“Animanga Controversies”

I don’t know where this entire trend originated, but it’s something that caught my interest pretty quickly. Reading this will just reinforce that I’m a pretty boring person.

Frankly, my opinion on these kind of things is conditionally fluid, so…

Anime vs. Manga

As a medium, I far prefer anime – the advantages of color, movement, and sound normally exceed any intricacy manga art can offer.

When it comes to comparing an original and an adaptation, it really depends. As some examples, A Certain Scientific Railgun’s anime generally exceeds the manga, Fullmetal Alchemist Brotherhood is about equivalent to the manga, and Dragon Ball Z’s anime turned a decently paced story into a tedious drone. So there’s no consistency to it.


Dub vs. Sub

Generally, I prefer subs, and that’s because I tend to go with the option that’s more contextually appropriate. Probably about 92% of anime take place in Japan, so the language being Japanese makes sense. On the other hand, something such as Hellsing Ultimate, with its European setting, feels far more natural in English, especially since the character’s accents come through more appropriately than they would in Japanese.

As a non-anime example, take Inglourious Basterds – during the movie, the characters speak in multiple languages based on the context of the situation, and needing to read subtitles during the non-English portions is far from being a problem. It makes sense for the Germans to speak German, the British and Americans to speak English, and Brad Pitt to speak Italian, right?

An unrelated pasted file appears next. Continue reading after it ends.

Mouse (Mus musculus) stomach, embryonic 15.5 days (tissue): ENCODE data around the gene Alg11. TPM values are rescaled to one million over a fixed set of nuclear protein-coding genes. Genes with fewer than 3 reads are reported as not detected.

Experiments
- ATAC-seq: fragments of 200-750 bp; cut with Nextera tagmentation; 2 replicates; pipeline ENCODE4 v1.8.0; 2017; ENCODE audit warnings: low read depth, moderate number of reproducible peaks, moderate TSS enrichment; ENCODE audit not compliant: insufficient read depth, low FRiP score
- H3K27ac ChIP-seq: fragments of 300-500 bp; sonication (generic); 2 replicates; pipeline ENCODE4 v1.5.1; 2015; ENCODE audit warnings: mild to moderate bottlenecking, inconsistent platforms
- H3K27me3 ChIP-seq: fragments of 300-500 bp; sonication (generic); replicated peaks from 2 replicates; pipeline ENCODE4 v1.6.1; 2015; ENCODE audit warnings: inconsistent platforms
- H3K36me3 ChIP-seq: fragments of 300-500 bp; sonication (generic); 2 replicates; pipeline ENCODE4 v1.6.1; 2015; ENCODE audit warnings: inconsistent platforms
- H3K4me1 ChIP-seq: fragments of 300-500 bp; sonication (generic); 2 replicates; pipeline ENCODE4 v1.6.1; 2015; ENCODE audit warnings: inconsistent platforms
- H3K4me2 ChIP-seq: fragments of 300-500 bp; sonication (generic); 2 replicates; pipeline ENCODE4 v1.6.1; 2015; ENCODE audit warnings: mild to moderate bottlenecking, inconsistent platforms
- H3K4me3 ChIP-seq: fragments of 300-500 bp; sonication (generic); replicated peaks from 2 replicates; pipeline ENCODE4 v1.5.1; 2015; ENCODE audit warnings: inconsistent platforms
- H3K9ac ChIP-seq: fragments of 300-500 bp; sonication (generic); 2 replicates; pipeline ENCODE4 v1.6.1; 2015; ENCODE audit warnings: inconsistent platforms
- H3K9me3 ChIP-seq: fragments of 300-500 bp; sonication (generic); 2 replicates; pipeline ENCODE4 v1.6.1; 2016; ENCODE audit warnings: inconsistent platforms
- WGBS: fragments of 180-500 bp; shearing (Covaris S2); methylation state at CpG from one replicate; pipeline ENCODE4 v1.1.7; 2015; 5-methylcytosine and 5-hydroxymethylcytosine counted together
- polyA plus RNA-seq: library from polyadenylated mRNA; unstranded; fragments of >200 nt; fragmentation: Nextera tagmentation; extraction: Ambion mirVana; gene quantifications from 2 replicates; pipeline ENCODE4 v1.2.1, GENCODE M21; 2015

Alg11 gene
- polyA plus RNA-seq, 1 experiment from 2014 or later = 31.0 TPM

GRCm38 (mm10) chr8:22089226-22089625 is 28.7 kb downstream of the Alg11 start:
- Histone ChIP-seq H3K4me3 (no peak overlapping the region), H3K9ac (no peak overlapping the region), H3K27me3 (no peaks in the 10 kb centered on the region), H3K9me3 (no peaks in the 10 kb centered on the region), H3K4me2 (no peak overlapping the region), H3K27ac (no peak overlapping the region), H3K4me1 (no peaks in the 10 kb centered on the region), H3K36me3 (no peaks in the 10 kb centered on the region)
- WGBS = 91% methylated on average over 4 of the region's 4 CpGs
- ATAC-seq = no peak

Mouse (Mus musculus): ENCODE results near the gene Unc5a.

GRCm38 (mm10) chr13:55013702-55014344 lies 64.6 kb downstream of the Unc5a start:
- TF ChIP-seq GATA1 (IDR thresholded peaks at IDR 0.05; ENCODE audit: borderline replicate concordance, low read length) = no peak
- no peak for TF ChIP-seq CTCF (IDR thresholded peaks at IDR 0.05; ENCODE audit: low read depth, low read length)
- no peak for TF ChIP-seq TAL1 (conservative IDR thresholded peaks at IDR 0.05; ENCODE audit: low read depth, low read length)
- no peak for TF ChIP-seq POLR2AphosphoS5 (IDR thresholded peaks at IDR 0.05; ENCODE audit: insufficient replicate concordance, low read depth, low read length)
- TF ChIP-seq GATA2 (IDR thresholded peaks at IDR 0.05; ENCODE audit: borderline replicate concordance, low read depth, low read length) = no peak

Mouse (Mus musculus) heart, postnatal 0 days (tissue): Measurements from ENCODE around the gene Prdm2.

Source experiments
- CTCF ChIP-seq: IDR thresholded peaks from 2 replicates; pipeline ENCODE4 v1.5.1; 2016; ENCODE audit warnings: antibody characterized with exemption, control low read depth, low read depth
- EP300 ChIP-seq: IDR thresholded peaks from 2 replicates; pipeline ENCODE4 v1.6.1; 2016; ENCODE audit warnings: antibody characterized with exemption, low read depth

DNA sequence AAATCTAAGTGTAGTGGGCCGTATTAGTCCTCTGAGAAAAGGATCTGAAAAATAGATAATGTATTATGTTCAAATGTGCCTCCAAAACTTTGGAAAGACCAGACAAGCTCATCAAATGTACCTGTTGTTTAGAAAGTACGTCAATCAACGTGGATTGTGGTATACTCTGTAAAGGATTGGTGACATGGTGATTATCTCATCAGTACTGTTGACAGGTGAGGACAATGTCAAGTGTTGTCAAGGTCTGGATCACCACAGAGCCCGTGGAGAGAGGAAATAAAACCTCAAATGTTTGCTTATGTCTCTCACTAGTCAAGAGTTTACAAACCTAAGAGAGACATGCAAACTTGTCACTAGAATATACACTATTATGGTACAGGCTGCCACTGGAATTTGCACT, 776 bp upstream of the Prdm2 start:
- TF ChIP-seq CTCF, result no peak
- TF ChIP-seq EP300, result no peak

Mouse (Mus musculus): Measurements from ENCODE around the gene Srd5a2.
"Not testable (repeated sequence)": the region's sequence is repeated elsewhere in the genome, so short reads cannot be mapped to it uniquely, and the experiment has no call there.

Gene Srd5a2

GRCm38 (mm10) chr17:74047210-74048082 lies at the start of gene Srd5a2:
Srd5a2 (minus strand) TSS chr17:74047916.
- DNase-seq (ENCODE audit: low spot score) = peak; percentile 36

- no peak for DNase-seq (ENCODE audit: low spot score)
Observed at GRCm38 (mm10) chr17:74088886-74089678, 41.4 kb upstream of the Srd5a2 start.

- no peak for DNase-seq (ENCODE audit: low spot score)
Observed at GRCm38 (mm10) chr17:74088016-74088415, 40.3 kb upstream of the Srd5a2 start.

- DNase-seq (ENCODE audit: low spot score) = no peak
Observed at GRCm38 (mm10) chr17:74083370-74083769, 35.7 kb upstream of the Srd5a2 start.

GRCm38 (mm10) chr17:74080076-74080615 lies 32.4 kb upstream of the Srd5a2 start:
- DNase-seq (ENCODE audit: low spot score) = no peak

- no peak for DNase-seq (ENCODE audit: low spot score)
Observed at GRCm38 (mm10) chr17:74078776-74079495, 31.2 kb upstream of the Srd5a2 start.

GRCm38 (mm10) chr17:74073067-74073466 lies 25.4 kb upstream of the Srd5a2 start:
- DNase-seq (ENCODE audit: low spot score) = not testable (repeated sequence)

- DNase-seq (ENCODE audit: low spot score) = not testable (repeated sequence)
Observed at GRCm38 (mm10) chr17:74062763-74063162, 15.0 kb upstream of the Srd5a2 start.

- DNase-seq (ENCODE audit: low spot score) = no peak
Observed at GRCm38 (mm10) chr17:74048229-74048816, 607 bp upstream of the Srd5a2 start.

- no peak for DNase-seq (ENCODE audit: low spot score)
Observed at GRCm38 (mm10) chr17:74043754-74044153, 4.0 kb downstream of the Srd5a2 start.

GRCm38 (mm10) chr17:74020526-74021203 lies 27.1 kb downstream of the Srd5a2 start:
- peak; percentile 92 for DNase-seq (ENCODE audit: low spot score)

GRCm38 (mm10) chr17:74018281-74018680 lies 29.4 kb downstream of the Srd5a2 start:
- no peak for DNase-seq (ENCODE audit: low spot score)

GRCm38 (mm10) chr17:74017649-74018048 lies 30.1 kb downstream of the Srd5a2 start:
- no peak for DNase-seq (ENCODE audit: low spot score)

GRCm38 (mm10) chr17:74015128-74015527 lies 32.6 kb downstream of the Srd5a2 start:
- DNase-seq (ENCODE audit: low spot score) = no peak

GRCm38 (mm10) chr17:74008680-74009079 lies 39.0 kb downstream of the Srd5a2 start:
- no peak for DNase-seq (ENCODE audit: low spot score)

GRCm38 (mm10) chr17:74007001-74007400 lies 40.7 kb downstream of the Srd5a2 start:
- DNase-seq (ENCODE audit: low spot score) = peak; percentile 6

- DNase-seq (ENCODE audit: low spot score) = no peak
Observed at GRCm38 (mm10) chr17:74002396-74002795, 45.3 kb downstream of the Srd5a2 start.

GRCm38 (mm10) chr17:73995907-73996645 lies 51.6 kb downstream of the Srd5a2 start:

And all of that is before you even get into the matter of a localization butchering anything, or the actual quality of the voice-acting. As far as I’m concerned, besides contextually correct dubs, the only ones that should really exist are those like Garzey’s Wing or Ghost Stories.

Vintage vs. Modern / Cel vs. Digital

This is something I hardly ever think about, but most of the anime I’ve seen are post-2000, so my answer would obviously be that I prefer more current stuff. I don’t have enough experience with older stuff to fairly compare the generations.

Moe vs. Realistic

Assuming that this is talking about “moe” character design compared to something more realistic, I don’t know which I truly prefer. Mainly because there is no singular “moe” style. I suppose I generally prefer character designs that aren’t pushing for realism. Especially if that realism requires shitty rotoscoping.


But simply comparing “realistic” and “moe” is far too polarized. Are there not other styles out there?

Light vs. Dark

Once again, I don’t have much of a preference. I like anime that are light-hearted, and I like those that aren’t.

Of course, if we’re just talking about lighting conditions, I prefer to see what I’m doing.

Continuous Plot vs. Episodic

If it’s slice-of-life or comedy, it doesn’t particularly matter. But with drama, action, or adventure, a continuous plot is far superior. My main issue with Cowboy Bebop is actually that it’s nearly exclusively episodic – not because this approach doesn’t work at all, but because there are several episodes that are completely forgettable since their individual stories aren’t remotely interesting, and they don’t tie into anything else. A stronger overarching story would have been far preferable.

Series vs. Films vs. Shorts